Welcome back to the podcast. We hope your Christmas was delightful and Christ-honoring. I’m guessing the holiday did not pass without you feeling its cost, too. Reports say American adults spent over $900 on Christmas gifts, each, a total of over $1 trillion shelled out on electronics, video games, clothes, books, jewelry, music, toys, and — one of the most beloved gifts of all — gift cards. Wallets now thick with gift cards, how do we live contentedly in this overabundant consumer culture? The question is not only on the minds of Americans. In fact, today’s question arrives from South Wales, from a podcast listener named Lauren.
“Hello Pastor John! Thank you for your ministry! My question is regarding ethical consumerism. As a Christian I want to live a non-exploitative, Christ-honoring life. As part of that I’ve recently been making efforts to make lifestyle decisions which are more ethical, such as switching to meat which does not arise from inhumane or cruel treatment and buying clothes from sources where workers have received fair treatment. However, having started down this path, I see that it could become all-consuming: using reusable containers, carrying my own takeaway cup everywhere, etc. And I also anticipate that it would have a fairly negligible impact as I’m just one person. But how do we navigate a life where consumable goods are so abundant?”
I think Lauren puts her finger on a key issue, even an answer to her own question on a key issue, with the words, “ethical consumerism could become all-consuming.” I don’t even know that she meant to make it that clever. Consumerism consumes. That would be a great irony, wouldn’t it: to be consumed by ethical consuming? What would make it more than an irony, namely a tragedy, is if being consumed were not just being preoccupied, but actually being eaten and destroyed. Now, is that possible? How might we avoid that? Because she raises that specter that she might, we might, be consumed by ethical consuming.
“We care about all suffering, especially eternal suffering. That perspective on the world changes everything.”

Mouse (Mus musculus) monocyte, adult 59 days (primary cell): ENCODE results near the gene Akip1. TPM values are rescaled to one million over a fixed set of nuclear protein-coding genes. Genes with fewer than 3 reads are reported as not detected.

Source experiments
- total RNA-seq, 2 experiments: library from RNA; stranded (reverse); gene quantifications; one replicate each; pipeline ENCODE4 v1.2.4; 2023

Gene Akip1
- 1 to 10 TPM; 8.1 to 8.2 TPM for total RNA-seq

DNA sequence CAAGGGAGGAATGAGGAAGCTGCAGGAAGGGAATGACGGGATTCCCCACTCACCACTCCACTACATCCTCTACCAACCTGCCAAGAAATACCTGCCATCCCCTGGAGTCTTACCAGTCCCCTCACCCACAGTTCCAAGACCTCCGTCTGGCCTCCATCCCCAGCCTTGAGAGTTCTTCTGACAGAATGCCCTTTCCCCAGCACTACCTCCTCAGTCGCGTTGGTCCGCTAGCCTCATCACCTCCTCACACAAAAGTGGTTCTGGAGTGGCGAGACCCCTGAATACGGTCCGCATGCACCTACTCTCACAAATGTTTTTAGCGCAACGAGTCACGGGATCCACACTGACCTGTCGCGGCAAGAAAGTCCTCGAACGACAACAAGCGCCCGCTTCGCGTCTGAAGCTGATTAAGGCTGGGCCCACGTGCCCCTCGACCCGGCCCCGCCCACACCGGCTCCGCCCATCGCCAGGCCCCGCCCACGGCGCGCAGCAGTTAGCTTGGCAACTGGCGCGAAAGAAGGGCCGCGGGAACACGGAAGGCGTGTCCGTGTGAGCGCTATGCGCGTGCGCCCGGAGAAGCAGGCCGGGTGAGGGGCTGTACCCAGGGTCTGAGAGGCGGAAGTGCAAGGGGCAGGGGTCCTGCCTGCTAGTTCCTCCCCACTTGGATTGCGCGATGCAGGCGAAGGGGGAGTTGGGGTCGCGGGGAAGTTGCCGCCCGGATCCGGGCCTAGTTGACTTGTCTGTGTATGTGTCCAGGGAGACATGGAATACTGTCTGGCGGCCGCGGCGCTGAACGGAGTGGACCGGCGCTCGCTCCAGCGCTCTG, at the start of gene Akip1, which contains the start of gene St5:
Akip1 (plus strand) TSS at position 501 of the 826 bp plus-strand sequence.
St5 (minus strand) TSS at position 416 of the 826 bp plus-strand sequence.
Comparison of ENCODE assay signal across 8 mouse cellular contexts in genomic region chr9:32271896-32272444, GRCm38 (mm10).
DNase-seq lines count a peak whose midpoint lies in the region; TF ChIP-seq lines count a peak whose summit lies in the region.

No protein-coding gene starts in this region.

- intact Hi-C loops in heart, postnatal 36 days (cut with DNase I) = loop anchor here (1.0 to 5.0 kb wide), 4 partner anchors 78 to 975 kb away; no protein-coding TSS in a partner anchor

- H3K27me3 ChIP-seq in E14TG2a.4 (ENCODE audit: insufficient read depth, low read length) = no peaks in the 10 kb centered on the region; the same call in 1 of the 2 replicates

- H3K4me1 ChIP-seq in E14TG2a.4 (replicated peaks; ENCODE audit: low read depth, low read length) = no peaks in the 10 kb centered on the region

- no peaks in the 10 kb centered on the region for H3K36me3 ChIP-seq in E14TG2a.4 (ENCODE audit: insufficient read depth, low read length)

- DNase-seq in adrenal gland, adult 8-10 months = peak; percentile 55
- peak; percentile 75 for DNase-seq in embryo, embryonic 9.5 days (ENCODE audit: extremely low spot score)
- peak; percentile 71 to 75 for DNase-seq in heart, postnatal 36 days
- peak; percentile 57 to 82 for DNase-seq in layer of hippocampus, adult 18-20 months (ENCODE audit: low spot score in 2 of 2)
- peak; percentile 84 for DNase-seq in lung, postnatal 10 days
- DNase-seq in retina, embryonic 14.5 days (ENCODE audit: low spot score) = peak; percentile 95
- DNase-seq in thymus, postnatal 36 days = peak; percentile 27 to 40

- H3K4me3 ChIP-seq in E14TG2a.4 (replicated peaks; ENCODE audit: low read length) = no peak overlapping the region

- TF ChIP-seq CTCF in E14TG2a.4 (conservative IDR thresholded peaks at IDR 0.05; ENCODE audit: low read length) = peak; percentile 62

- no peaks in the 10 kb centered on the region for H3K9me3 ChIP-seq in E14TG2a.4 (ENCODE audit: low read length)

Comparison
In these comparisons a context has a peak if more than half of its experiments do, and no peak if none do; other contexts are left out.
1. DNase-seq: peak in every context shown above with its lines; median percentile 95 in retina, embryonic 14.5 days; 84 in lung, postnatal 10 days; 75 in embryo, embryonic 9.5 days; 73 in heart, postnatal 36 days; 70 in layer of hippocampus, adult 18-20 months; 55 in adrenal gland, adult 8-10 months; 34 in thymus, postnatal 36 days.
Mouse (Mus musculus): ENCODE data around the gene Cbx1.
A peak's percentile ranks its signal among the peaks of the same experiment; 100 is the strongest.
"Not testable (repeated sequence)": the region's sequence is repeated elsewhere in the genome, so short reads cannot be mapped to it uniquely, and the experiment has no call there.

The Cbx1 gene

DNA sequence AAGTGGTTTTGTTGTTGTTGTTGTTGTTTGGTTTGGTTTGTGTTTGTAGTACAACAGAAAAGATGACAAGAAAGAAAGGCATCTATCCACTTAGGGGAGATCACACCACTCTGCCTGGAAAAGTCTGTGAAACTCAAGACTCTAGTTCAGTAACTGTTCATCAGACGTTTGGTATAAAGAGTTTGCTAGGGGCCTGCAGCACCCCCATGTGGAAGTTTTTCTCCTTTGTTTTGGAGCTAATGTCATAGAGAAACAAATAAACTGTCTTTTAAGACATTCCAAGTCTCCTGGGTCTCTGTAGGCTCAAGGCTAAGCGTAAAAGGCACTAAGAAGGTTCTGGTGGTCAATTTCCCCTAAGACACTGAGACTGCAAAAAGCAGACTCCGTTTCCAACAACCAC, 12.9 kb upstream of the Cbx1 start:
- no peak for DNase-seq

Now, in principle, I can’t see why any of us should oppose being more discerning about what we consume: discerning about its origin, just or unjust; discerning about its effects, harmful or healthy; discerning about its process of delivery, honest or black market. So, forming judgments about these things based on truth is a good thing to do. Being a discerning consumer, rather than an undiscerning one, is a good thing. Just origins are better than unjust. Healthy effects are better than harmful. Honest delivery is better than black market.
But what Lauren is making clear is that discernment takes into account other realities, besides product origins, product effects, product delivery. She points out that the life focus and life effort that go into discerning origins and effects and deliveries of dozens and dozens of products could become so all-consuming that it’s totally out of proportion to the amount of good being done and might be doing damage elsewhere. In other words, more needs to be discerned than at first meets the eye.
She asks, “How can we navigate such issues?” Now, it sounds to me like she already has a good grasp on the main answer to that question, namely: Don’t let the effort to be discerning about origins, effects, and delivery of goods cloud your discernment about how to be a good steward of your limited life focus and life effort. Be discerning about that as well.